While I'm on a Baltimore kick, I thought I'd share some pictures from my explorations. There actually are a lot of cool things in this city. One of my all-favorite museums ever is here (and serves as the turn-around point for my latest running route along the water). If you've never been to the American Visionary Arts Museum, I highly suggest it. It houses art by self-taught artists, many of whom were institutionalized psychiatric patients. You'd be amazed what severe OCD can produce. Not to mention is has a killer museum store. Shopping!

Another one of my favorite Baltimore things is the Baltimore Farmers Market, which is gianormous and five minute walk from my apartment, under highway 83. Yes, it's under a highway. It's awesome. It's open every Sunday and I've made it a habit to go every week. Kind of like church. Except without the god or the praying. Okay, it's nothing like church. (And what does a Jew know about church anyway?) But, I do see lots of people I know every week, so that's something. Plus, in addition to all the produce stands, there's prepared food, including the greatest falafel I've ever had. Better than Afula falafel in Israel, so take that, Israeli falafel. Maybe next week I'll take a picture of the falafel, but for now, here are a few scenes from the Baltimore Farmers Market, taken not so recently.

See. Under a highway:

A Cajun stand that makes these incredible breakfast sandwiches. And a guy's back. I'm an awesome photographer, I know:

Tomatoes. (This picture is from a few weeks ago, clearly, as it's not really tomato season anymore.)
In case you can't see, the sign there says, "You may see some scars on our tomatoes-- They are from hail. Just a surface blemish!!"

(What! The tomatoes are literate!)

I recall those tomatoes being damn good. Could that tomato sign be a metaphor for Baltimore? Forgive its surface blemishes. It's still great. Maybe. At least that's what its poor, dilapidated, but optimistic benches would have you believe.

Friday, October 3, 2008

Simple Math: Palin - L = Pain

Welcome to what has become my weekly blog (but will be more frequent, I promise). It was a busy week, though, with a friend in town and Rosh Hashana, which included a trip to Philly and a trip to D.C., and a debate-watching party at my place last night. But now I'm back.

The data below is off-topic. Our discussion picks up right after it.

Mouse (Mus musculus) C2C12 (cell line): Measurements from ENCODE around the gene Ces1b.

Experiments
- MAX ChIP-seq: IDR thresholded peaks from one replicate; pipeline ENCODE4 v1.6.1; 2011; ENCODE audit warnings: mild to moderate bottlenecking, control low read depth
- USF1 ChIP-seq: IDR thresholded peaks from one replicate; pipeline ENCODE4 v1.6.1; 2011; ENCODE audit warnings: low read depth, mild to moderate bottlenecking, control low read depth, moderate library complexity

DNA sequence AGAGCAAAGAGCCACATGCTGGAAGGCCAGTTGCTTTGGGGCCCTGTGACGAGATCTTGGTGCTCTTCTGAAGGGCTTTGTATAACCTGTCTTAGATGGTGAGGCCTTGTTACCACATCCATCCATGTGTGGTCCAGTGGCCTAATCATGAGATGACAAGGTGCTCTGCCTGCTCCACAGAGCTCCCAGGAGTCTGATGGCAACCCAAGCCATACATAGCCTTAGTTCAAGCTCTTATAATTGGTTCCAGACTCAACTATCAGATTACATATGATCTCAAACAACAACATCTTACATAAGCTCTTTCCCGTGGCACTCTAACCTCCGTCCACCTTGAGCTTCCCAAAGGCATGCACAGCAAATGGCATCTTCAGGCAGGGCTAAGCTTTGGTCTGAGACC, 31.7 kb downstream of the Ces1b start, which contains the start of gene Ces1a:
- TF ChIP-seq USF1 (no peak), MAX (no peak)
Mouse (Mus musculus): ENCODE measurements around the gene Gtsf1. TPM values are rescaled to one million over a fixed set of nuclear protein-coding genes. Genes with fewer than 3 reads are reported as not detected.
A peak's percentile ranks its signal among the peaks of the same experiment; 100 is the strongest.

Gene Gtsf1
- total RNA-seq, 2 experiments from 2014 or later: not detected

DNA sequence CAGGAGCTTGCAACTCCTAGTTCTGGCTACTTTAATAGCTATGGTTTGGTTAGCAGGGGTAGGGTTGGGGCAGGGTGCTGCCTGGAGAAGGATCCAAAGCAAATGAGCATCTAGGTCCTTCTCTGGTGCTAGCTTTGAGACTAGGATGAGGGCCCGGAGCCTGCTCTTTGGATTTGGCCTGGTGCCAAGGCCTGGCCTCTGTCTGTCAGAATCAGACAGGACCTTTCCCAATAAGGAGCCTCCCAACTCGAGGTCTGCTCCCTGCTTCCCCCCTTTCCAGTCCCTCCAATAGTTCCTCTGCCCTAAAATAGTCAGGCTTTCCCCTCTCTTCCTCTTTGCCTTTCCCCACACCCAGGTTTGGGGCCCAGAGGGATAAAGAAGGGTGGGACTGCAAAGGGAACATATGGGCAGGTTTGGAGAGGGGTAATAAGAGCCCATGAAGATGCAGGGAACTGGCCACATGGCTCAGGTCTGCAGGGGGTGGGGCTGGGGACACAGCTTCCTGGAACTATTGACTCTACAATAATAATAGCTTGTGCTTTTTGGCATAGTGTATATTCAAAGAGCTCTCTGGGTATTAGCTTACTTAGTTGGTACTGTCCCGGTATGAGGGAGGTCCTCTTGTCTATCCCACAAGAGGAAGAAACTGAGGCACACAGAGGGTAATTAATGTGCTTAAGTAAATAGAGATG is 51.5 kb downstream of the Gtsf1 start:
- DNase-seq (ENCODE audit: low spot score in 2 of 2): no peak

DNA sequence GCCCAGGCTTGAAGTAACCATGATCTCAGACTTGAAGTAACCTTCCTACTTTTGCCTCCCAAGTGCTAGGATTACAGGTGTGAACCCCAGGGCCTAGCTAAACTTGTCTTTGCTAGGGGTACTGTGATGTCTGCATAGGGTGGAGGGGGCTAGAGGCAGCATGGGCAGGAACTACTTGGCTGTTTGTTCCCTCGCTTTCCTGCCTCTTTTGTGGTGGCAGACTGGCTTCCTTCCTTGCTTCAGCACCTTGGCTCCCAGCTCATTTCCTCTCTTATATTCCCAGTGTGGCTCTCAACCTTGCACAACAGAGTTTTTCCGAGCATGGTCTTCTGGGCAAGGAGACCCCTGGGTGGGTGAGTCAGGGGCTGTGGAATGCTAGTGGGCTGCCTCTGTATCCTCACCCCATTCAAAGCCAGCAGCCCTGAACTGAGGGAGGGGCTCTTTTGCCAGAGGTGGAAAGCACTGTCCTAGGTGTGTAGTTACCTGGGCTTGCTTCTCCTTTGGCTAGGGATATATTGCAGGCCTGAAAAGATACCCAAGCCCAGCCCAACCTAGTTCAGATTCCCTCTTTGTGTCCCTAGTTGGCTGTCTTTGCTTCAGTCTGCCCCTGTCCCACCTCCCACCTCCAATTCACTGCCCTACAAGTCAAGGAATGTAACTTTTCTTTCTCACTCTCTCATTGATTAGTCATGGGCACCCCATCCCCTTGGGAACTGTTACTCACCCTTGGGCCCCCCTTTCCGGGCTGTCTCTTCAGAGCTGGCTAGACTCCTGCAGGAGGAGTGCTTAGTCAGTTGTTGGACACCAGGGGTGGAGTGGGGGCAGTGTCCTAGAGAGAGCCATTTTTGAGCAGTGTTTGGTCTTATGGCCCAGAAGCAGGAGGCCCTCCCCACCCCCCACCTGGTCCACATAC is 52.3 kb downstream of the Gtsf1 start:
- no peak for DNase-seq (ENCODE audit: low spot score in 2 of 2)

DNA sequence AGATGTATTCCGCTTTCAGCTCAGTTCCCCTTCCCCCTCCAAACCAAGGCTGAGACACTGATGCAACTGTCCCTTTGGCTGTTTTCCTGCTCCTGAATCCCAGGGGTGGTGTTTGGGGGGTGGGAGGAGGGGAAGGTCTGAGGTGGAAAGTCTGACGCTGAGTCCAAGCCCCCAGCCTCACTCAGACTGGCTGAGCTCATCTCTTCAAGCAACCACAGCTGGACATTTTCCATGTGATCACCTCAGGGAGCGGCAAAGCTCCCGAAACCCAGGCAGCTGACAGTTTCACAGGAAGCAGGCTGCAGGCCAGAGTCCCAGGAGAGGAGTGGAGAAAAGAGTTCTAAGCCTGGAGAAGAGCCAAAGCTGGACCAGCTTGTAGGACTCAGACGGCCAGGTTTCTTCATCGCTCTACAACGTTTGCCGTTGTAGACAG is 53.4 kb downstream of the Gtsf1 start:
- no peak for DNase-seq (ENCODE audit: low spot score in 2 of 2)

First, the debate. So much has been said about Palin's idiocy, so I won't bother with more Palin-bashing, although it is fun. But watching the debate last night, I couldn't help but think that our political system and this country is turning into a big joke. Yeah, she's an idiot, but she also might actually be the first woman in the White House because there are even more idiots in this country who actually believe that she belongs there. There are people who want someone "just like us" running the country (if and when McCain keels over while in office, of course). Why? Elitism is not a bad thing! Check out this fake meeting between Obama and the West Wing's Jed Bartlett, written by Aaron Sorkin. He sums up this point much better than me. Palin deserves to be in office as much as I do, and I don't deserve to be there at all. It's insulting that she may be the first woman in office. And as a woman, it is certainly not something I can be proud of.

Enough of that. This blog is supposed to be about public health.... (although I could talk about McCain's idea for a $5000 health insurance subsidy that will only benefit the wealthy, not the middle class who will have to use a large chunk of their income to pay for the rest of what the subsidy won't cover... but I won't get into it.). I will continue on with politics though. Yesterday, I heard Congressman John Sarbanes speak at school and holy shit, I was impressed. Sarbanes, being at the school for public health, spoke about the importance of public health, but in a way that at least seemed like he wasn't pandering to his audience. He's actually been working on public health initiatives, including No Child Left Inside, a program to get kids outside (the average kid spends 4 minutes outside playing, and something like 4 hours in front of the TV, video game, or online). What I like about this initiative is that not only will it get fat kids moving and benefit their health, but it'll also get kids in touch with the environment.... which will in turn lead to an increased awareness and some feeling of obligation to help protect it (Another fact he threw out was something like kids can recognize 40+ brand logos and 3 types of flora or fauna. Sad.) Anyway, Sarbanes was smart and very thoughtful in answering questions. You could tell he knew what he was talking about (a nice contrast to the potential future V.P). His next stop after Hopkins was D.C. to vote on the bailout plan once again. Neat! Politics in action!

This weekend is all about studying for me. I told myself I wasn't going to worry about grades, and I'm not worrying, but I'm finding that I actually care about them. Also because I may have rocked my Epi exam, but not Biostats. (Annoyingly, I got the math questions right but messed up on the names of concepts, which were worth the same as the tough math questions. Grr. It's like they put those concept questions in just for the English majors. Oh wait.) So, it's Biostats weekend for me! I haven't posted any pictures in awhile, so maybe I'll get outside and finally take some of Baltimore in Autumn, which is actually quite nice. Who knew? (Not Sarah Palin, because she doesn't know anything. Oh, I'm hilarious!).